In the 23 years since the earlier Liberal government of Jean Chrétien aborted Canada's national housing program, housing advocates have been asking the feds: "Where are you?"
"They've stepped up today with $2.3 billion saying, 'Here we are,'" said Thom Armstrong, executive director of the Co-operative Housing Federation of BC. "The easiest thing in the world would be to say, 'That's not enough money, why isn't it more?' But we've got an investment by the federal government of $2.3 billion in housing that wasn't there yesterday.
"This is the re-engagement we've been calling for, for decades."
Since Chrétien axed the cherished federal strategy on affordable housing in 1993, homelessness has climbed in cities across Canada. Non-profit and co-op operating agreements that subsidized low-income residents have started to expire. And rental stock has physically crumbled or been converted into condos.
In its first budget, the new Liberal government is poised to inject, over two years, $2.3 billion into the sector in a wide variety of areas. The budget doubles government spending on its Investment in Affordable Housing initiative to $262 million in the next year; the program matches funding with provinces and territories, while still offering them "flexibility to design and deliver programs that are tailored to address local housing needs and pressures," the budget states.
There's also $100 million in the next year for affordable housing for seniors, $500 million in energy and water efficiency renovations for existing social housing, $58 million to tackle homelessness, and $356 million for urgently needed housing in First Nations, Inuit and northern communities long plagued by substandard lodgings.
But the $1 billion-a-year added to existing commitments to non-profit and co-op housing agreements remains a drop in the bucket of what is needed to create the 100,000 new affordable rental units the Canadian Housing and Renewal Association says we need.
"This is a good short-term news for housing, but clearly the needs are great," said the association's executive director, Jeff Morrison, in a phone interview. "We know this is not meant to fix all the issues and problems we've identified, but for a two-year time frame, we welcome it.
"It's a very welcome down payment for affordable housing."
'The pressure's going to be enormous'
Decades of federal absence from housing policy led Nicholas Gazzard, head of the national Co-operative Housing Federation, to give up altogether on lobbying for a federal strategy. Under the previous governments, he said, "I knew there would be no interest or any way they would fund it." With the present budget, he added, "the federal government is getting back to a game they should have never walked away from.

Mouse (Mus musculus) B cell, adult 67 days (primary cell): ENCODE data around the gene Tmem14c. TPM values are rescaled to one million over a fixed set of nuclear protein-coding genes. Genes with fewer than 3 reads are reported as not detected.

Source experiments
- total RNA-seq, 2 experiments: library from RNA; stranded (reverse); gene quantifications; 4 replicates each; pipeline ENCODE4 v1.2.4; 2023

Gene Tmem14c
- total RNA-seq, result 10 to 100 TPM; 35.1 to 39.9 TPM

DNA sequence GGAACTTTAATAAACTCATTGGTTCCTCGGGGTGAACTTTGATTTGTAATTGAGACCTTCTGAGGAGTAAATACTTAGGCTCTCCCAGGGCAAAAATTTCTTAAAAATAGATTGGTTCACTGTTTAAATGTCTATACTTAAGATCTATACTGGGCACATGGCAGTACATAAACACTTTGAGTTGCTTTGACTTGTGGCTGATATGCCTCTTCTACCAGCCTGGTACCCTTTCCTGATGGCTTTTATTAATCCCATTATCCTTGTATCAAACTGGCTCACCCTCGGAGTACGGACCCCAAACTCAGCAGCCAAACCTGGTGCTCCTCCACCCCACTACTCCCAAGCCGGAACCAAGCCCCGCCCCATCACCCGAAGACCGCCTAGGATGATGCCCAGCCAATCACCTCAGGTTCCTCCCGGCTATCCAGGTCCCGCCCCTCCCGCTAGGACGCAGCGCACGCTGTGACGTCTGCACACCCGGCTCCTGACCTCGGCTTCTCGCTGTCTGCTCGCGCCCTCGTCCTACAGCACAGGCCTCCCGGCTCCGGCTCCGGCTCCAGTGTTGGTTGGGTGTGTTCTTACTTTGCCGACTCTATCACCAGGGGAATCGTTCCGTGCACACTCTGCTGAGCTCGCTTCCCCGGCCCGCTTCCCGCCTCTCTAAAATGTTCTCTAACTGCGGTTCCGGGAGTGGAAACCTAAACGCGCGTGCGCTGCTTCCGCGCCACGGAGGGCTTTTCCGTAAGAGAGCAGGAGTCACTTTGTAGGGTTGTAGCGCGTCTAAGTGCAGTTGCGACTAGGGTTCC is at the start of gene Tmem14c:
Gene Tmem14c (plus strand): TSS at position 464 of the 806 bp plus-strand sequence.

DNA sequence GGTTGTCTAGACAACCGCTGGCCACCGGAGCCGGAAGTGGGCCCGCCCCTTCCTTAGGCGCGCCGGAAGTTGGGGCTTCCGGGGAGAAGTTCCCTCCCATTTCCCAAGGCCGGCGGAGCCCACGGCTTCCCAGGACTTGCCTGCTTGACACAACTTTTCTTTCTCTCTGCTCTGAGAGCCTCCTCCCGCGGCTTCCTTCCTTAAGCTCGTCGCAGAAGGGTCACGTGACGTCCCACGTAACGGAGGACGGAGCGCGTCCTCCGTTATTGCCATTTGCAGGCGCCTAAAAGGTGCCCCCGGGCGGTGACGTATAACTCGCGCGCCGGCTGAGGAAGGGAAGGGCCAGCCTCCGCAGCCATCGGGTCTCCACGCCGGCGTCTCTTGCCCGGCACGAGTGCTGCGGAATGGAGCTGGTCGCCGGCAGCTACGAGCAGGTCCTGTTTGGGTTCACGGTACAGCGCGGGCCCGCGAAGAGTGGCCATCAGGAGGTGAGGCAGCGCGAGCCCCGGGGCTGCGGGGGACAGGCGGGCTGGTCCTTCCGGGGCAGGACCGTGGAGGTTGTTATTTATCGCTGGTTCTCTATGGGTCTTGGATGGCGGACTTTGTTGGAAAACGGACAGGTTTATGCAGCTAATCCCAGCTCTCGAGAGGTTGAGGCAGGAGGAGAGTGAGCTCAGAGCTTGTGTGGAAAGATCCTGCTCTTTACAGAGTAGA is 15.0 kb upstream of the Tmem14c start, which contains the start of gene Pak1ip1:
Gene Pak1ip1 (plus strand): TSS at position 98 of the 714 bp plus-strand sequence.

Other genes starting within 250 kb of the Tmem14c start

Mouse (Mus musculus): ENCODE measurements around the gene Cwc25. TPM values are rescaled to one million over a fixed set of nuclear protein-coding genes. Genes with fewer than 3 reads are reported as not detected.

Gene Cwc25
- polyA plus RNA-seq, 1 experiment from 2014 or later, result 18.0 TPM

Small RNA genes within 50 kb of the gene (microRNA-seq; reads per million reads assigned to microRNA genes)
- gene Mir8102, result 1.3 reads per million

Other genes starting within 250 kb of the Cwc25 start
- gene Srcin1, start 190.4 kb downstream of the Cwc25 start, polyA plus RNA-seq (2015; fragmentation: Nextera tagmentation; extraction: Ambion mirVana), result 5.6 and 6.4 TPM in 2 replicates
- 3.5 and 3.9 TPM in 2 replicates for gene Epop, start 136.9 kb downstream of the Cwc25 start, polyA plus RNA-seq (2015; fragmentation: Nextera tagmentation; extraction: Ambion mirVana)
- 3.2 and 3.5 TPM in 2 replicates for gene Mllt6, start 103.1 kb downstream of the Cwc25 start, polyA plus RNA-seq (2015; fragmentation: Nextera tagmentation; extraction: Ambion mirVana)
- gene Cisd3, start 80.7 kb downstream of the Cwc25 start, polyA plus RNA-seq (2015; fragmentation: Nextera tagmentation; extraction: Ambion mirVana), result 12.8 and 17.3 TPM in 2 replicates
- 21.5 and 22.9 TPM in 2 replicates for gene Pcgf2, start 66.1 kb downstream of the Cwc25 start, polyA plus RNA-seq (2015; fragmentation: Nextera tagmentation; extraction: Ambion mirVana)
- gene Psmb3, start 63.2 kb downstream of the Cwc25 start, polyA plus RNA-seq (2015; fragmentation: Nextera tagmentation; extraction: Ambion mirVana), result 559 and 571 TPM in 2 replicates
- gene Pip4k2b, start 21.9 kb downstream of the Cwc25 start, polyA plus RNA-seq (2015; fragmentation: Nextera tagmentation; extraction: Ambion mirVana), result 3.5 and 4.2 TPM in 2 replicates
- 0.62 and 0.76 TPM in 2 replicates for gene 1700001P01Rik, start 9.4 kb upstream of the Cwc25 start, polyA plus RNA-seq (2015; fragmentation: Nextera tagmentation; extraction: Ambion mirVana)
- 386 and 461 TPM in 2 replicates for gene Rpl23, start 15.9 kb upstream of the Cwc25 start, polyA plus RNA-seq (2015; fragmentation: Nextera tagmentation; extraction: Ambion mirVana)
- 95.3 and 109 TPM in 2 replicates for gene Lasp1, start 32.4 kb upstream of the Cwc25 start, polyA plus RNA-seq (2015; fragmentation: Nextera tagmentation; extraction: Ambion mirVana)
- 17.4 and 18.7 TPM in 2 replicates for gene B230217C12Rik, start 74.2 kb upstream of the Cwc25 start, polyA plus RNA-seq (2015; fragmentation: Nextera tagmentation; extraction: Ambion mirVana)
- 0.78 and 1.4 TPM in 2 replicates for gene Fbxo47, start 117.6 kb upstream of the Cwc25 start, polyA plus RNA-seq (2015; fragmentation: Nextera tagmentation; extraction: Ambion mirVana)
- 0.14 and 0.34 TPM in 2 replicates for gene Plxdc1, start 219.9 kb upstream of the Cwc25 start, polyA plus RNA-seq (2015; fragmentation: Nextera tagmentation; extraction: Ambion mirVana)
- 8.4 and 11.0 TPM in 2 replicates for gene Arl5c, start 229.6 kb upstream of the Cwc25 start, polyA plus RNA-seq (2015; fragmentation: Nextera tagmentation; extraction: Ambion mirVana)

"I remember the pressures that government budgets were under in the '90s, but their complete exit from the field of housing supply was a mistake. Now we're seeing a bit of a makeup for that."
Although the budget is scarce on details specific to co-operatives -- which lodge 92,000 households nationwide, more than a quarter of whom are low-income and receive federal subsidies -- it does include $15 million a year to help maintain rent-geared-to-income social housing while organizations transition to new arrangements in the coming years.
Many struggling co-ops also stand to benefit from promised support for energy efficiency renovations.
Not every social housing provider found something under the budget tree. Particularly feeling left out were those offering subsidized rents for low-income tenants that are directly tied to their earnings.
"There will be some providers who might have been disappointed in the very low level of support for maintaining rent-geared-to-income units," Morrison said. "Some of our members might see that as confirming that the expiry of their operating agreements will continue."
In any case, housing advocates aren't resting on their oars with the influx of funding. As stakeholders sit down with the government in coming months to lay the groundwork for what, exactly, the promised national housing strategy will entail, Armstrong said, "the pressure's going to be enormous" on provinces and municipalities to "step up and take on that challenge.
"Imagine: if the provinces came forward and matched it, that's a $5-billion investment in housing over two years. That would have an enormous impact!"